It’s painful to do a tech startup in London

Dear London, it’s not you, it’s me. I left you for another women. Her first name is Silicon and her last name is Valley. I’m not sure why I believed you for so long, but you lied to me. You told me Tech City is the next Silicon Valley, and it isn’t. You told me you were going to lead the UK out of a slump and you didn’t. I wanted edgy. I wanted mobile. I wanted hip. I wanted cool. You were boring, conservative, and expensive. So what did I do? I left. I left you because my new girlfriend knows how to support me.

Ok, let’s tone down the drama for a second. I started the journey of launching my current venture, Compete Hub, in March of last year in London. I’m American, but had the opportunity to work and live in the UK under it’s fairly lax visa laws (relatively speaking). It was my home for awhile, so it felt natural to do so. When we launched our MVP in march my thoughts were “yes, let’s be part of this tech city revolution”. My thoughts now, “What revolution?”

Without sounding completely derogatory – London’s tech startup scene is very amateurish. That’s ok, all professionals were amateurs at some point, but I don’t see that changing anytime soon. Let me be clear, the developer talent isn’t exactly amateur. For example, take a stroll into a TechHub campus or the Innovation Warehouse and it’s buzzing. I met a number of young and hungry developers, technical and online savvy who struggled to find good companies to work for. Here in SV, that match is almost nearly always met. I even met a women tech founder, yes one of this “pink” unicorns SV is biting it’s hands off to use as a poster child, who lacked a support network. The bottom line is this – the right people aren’t leading the pack. I’m not suggesting a personal nomination, but it was still clear there aren’t enough of the right people in the system. Could have I waited it out and became one of those people? Sure, but one thing you learn in tech is that time is not on your side.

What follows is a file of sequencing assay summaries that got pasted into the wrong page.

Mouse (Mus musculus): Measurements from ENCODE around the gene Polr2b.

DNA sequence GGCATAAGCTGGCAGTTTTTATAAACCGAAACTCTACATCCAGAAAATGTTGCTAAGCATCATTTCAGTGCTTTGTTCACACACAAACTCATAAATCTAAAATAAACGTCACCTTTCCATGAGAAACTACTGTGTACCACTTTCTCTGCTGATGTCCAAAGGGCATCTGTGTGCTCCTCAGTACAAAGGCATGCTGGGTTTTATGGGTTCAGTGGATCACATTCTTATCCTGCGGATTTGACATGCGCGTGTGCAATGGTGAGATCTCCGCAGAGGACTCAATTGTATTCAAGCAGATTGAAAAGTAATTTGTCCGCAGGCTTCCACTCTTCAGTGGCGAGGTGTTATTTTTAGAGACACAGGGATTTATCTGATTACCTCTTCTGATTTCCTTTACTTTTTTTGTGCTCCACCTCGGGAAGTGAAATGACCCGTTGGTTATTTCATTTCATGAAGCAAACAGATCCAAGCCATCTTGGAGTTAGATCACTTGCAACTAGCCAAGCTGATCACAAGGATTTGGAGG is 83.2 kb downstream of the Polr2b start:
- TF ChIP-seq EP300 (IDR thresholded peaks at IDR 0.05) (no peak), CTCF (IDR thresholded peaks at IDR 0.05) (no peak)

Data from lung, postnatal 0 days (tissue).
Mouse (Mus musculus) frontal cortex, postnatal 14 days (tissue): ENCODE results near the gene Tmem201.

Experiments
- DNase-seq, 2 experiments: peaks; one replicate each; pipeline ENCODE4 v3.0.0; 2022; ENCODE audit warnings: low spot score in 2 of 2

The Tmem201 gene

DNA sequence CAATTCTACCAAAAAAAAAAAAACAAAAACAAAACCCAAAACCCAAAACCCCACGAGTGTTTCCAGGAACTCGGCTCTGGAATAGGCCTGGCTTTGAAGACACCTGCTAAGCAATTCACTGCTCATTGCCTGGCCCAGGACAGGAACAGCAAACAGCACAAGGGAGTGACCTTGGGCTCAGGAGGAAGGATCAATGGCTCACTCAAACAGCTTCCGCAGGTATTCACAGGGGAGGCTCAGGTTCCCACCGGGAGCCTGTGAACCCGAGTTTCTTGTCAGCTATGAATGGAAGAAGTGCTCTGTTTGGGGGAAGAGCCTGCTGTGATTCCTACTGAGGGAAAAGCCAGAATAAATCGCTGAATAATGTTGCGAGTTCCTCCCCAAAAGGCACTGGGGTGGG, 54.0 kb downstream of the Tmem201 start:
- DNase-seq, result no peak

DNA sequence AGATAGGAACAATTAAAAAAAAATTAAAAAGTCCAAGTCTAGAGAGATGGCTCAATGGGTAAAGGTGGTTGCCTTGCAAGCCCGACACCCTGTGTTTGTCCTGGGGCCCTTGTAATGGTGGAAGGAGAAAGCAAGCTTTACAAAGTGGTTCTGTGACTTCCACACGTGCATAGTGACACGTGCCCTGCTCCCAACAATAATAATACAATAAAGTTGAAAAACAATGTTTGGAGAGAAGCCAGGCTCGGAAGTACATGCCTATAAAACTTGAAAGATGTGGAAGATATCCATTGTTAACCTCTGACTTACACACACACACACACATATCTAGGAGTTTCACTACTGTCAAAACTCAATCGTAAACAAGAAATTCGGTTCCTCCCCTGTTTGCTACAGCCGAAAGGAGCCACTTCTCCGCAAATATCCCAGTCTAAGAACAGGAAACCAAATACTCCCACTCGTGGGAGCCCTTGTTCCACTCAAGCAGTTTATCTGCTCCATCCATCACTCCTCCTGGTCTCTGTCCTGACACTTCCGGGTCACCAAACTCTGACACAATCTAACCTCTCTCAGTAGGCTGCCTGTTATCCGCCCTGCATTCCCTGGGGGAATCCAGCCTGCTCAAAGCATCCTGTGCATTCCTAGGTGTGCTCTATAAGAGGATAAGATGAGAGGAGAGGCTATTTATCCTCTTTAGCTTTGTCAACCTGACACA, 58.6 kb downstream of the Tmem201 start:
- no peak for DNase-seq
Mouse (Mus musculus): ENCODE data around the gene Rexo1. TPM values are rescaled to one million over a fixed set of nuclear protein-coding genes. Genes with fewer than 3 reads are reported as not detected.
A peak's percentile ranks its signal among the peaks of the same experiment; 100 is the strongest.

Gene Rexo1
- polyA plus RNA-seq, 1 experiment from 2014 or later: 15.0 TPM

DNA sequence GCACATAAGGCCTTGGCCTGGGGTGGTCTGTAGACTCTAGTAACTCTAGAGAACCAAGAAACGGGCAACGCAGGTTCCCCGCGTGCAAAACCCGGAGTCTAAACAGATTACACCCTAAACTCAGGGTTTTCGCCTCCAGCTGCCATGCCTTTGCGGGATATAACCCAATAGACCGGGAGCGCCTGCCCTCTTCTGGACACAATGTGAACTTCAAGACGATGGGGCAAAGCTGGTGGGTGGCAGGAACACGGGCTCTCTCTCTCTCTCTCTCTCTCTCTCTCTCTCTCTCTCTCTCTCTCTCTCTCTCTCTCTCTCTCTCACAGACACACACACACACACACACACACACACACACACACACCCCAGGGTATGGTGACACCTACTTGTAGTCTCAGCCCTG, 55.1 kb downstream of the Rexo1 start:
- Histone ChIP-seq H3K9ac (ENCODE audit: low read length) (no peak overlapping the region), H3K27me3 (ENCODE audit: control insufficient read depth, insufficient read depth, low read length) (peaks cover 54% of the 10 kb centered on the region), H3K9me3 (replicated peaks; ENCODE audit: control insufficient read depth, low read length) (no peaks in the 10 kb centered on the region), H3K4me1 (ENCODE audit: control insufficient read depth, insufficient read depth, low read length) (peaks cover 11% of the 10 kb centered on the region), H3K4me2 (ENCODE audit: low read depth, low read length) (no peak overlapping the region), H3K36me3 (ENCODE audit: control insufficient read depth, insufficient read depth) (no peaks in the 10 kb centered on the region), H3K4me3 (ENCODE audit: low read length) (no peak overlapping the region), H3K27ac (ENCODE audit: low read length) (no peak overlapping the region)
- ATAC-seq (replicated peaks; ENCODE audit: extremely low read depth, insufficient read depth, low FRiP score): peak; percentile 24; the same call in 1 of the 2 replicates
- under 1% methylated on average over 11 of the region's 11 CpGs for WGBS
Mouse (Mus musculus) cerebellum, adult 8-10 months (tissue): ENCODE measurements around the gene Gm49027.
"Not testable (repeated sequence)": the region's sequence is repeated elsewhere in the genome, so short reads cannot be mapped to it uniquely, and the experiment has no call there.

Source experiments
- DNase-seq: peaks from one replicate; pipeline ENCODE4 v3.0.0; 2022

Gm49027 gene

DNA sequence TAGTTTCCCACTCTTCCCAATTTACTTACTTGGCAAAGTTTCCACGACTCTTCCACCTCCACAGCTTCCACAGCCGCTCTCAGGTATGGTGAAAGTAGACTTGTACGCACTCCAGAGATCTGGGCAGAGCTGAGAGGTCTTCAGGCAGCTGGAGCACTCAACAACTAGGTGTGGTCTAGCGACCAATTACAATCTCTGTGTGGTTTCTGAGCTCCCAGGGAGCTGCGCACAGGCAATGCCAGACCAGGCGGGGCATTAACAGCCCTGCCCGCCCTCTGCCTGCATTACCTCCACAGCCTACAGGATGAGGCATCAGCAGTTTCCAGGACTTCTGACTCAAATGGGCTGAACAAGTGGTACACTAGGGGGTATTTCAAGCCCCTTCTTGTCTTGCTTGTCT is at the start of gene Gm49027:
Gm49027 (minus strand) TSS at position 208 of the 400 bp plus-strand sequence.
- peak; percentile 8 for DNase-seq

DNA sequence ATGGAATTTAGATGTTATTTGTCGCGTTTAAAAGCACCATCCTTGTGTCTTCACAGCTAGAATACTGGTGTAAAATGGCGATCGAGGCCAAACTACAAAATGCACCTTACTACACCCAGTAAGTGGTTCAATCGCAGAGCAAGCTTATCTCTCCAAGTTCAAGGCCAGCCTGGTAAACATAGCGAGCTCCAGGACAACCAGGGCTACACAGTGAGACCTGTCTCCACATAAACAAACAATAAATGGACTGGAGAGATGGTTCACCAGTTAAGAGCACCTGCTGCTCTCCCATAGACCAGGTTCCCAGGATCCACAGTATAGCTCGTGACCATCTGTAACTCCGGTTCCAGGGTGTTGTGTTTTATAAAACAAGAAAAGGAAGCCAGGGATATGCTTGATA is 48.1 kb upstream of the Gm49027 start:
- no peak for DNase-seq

One of the foundations of Silicon Valley is its strong angel investing community and large amounts of high net worths. As far as I am concerned this community doesn’t exist in London. Are there high net worth individuals in tech investing in companies in London? Yes, but as a whole, it is neither the correct group nor right number of people to become critical mass.

For the longest time living London, I couldn’t tell if I was completely crazy or they were. Many, if not all, of these angels and advisors had never actually built, grown or sold a web software company, but they generally gave the impression they had. Actually I continue to fight with myself not to expose two individuals in particular who have been completely toxic to the very infant ecosystem which needs the exact opposite. Do these jokers exist in SV? Sure, but their efforts are usually quickly suppressed.

You see, ecosystems are built on values, and values are built on market dynamics. The market dynamic in London is to recycle money in the banker’s boys club, whereas SV recycles it in tech. In SV, this is all based on the value of a Pay it Forward™ economy. London is based on a forecasting spreadsheet. NYC has caught on, what gives London?

I’ve been in San Francisco for 23 days now. In these 23 days I’ve been here, I’ve met with some of the brightest names in technology angel investing, signed customers, partnered my company with a team of MBAs for an entrepreneurial project, and have had more productive business development meetings than in 10 months in London. I’m not a Stanford MBA but even I can calculate that return on investment. The bottom line is this – people are stupidly smart here and they are extremely helpful. There’s a common saying here and it goes like this: “How can I help?”